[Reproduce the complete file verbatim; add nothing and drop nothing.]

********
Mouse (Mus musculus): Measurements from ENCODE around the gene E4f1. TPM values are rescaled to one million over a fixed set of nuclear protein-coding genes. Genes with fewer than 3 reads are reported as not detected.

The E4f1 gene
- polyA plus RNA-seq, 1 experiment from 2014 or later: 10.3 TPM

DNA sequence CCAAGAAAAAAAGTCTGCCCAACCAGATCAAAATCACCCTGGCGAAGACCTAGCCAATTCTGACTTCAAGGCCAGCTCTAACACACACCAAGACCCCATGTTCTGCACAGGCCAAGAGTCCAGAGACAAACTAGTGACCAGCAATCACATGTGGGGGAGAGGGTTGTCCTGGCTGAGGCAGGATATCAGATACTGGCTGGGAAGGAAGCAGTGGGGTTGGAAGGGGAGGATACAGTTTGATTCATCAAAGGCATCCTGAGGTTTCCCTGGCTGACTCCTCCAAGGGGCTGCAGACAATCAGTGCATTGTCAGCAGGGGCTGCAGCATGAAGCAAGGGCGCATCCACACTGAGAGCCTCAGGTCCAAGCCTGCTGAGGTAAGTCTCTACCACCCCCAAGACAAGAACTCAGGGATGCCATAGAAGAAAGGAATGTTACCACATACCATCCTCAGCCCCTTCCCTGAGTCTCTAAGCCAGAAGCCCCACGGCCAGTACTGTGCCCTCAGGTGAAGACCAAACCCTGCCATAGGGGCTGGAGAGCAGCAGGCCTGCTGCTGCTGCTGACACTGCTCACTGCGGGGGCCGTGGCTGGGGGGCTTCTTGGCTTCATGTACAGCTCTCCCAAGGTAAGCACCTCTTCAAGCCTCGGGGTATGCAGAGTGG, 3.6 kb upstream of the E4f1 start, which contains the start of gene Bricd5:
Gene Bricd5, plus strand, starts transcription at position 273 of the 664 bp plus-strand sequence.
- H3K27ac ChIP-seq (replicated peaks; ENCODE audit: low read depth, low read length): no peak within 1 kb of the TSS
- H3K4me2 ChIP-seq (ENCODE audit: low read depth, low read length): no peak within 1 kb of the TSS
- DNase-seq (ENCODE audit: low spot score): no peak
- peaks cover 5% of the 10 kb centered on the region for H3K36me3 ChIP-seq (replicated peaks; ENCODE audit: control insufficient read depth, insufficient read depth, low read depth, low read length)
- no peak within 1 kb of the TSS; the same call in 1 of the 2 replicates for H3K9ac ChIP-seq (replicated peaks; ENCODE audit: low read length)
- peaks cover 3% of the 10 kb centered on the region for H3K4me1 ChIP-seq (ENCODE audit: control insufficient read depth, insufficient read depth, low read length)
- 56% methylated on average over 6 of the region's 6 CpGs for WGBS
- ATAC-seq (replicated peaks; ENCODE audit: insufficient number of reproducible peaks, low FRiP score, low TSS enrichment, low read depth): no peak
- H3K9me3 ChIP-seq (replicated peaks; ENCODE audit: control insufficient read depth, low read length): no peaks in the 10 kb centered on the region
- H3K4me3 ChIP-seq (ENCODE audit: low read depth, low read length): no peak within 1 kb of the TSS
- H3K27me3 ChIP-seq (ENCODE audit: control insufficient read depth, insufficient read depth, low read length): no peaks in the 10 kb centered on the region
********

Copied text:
Mouse (Mus musculus): Measurements from ENCODE around the gene E4f1. TPM values are rescaled to one million over a fixed set of nuclear protein-coding genes. Genes with fewer than 3 reads are reported as not detected.

The E4f1 gene
- polyA plus RNA-seq, 1 experiment from 2014 or later: 10.3 TPM

DNA sequence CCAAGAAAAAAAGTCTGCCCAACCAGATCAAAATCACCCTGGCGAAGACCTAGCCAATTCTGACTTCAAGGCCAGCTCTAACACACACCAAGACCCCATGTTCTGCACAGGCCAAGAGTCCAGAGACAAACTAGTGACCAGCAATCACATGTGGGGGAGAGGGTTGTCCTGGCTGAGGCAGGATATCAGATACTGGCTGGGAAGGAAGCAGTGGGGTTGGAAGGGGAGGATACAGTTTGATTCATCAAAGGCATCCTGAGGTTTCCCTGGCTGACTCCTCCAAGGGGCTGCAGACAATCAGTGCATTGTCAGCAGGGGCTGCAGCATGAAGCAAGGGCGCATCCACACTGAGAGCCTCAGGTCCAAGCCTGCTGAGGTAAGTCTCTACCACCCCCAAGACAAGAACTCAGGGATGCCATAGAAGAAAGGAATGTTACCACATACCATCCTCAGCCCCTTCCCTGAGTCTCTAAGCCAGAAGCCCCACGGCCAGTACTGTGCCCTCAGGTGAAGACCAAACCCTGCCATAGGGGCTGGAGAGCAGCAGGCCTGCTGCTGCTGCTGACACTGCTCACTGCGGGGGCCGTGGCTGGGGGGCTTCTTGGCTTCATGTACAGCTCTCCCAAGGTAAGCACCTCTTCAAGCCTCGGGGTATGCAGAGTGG, 3.6 kb upstream of the E4f1 start, which contains the start of gene Bricd5:
Gene Bricd5, plus strand, starts transcription at position 273 of the 664 bp plus-strand sequence.
- H3K27ac ChIP-seq (replicated peaks; ENCODE audit: low read depth, low read length): no peak within 1 kb of the TSS
- H3K4me2 ChIP-seq (ENCODE audit: low read depth, low read length): no peak within 1 kb of the TSS
- DNase-seq (ENCODE audit: low spot score): no peak
- peaks cover 5% of the 10 kb centered on the region for H3K36me3 ChIP-seq (replicated peaks; ENCODE audit: control insufficient read depth, insufficient read depth, low read depth, low read length)
- no peak within 1 kb of the TSS; the same call in 1 of the 2 replicates for H3K9ac ChIP-seq (replicated peaks; ENCODE audit: low read length)
- peaks cover 3% of the 10 kb centered on the region for H3K4me1 ChIP-seq (ENCODE audit: control insufficient read depth, insufficient read depth, low read length)
- 56% methylated on average over 6 of the region's 6 CpGs for WGBS
- ATAC-seq (replicated peaks; ENCODE audit: insufficient number of reproducible peaks, low FRiP score, low TSS enrichment, low read depth): no peak
- H3K9me3 ChIP-seq (replicated peaks; ENCODE audit: control insufficient read depth, low read length): no peaks in the 10 kb centered on the region
- H3K4me3 ChIP-seq (ENCODE audit: low read depth, low read length): no peak within 1 kb of the TSS
- H3K27me3 ChIP-seq (ENCODE audit: control insufficient read depth, insufficient read depth, low read length): no peaks in the 10 kb centered on the region